The Oriental horror film explosion continues with this cross between "The Guardian" and "The Bad Seed," only ten times more scary than either film.Obstetrician Do-il (Kim Jin-geun) and artsy wife Mi-sook (Shim Hye-jin) are happily married with Do-il's dad living with them. The problem is they are childless. While judging a child's art contest, Mi-sook is taken by some tree drawings done by Jin-sung (Moon Woo-bin). The boy is an orphan, and Mi-sook and Do-il adopt him immediately.
Jin-sung is a cute but sullen child, obsessed with the dead acacia tree in the family's backyard. Mi-sook's cruel mother immediately dislikes the child, and is thrilled when Mi-sook ends up pregnant. The baby is born but Jin-sung begins mistreating it (in a hard to watch scene involving suffocation), and the family is increasingly uncomfortable around the boy.
He makes friends with the sickly girl next door, tries to burn down his grandfather's workshop, and then disappears from the family's home. The family misses him on the one hand, but are hard pressed to contact police and do a full search on the other. Meanwhile, the acacia tree in the backyard begins blooming and strange things begin to take place around it...
Co-writer/director Park Ki-hyung has created a deeply unsettling horror film. I have not been this creeped out by a backyard tree since "Poltergeist"! The family's house is clean and beautiful, the cinematography is top notch, and Park does a simply incredible job of shooting what other directors would consider mundane scenes. One great shot has Mi-sook and an injured main character crouching by the tree. Park puts his camera above the tree, and the branches separate around the pair, framing them. Great stuff.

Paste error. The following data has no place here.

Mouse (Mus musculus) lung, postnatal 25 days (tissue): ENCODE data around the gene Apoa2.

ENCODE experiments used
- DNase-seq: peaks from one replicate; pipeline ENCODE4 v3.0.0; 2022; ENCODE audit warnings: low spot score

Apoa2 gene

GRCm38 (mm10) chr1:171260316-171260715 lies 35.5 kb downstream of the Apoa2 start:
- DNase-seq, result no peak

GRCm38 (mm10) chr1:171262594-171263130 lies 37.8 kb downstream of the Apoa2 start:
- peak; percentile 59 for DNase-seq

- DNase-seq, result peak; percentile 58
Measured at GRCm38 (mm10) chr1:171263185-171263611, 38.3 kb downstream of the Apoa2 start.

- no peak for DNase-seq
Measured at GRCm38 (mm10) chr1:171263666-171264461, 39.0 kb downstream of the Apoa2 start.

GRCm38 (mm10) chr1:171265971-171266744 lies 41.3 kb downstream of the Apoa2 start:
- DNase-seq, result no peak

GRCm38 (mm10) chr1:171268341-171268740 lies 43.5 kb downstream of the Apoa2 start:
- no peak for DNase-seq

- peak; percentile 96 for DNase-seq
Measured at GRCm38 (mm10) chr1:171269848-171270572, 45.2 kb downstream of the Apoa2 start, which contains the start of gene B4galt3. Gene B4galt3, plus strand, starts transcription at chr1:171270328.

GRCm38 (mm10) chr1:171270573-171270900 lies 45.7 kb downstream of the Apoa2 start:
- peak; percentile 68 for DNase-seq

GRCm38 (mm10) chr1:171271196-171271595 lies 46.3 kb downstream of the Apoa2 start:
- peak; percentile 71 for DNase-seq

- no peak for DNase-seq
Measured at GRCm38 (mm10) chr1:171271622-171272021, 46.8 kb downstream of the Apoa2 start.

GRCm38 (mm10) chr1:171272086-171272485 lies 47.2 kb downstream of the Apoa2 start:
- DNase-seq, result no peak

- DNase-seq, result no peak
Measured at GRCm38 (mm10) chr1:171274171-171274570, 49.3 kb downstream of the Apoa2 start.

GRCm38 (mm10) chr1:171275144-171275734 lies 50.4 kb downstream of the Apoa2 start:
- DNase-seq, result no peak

I was already in a "how would Hollywood remake this?" mode, so the emotional ending was a complete surprise. If Hollywood ever did remake this, that would be the first thing to go.
The cast is excellent across the board. After Jin-sung disappears, Mi-sook and Do-il's marriage collapses, as they begin to lash out at each other and blame each other for their son's disappearance. These are very well rounded characters, and the actors are perfectly cast. Little Moon Woo-bin does not show a lot of emotion as Jin-sung, and that just makes his performance even more creepy. In the behind the scenes featurette on the DVD release, Park can be heard using Spielberg-like techniques to get the reaction he needs from Moon."Acacia" is a bold surprise, sparse with its small cast, but big on overall creepiness. You may never climb a tree again.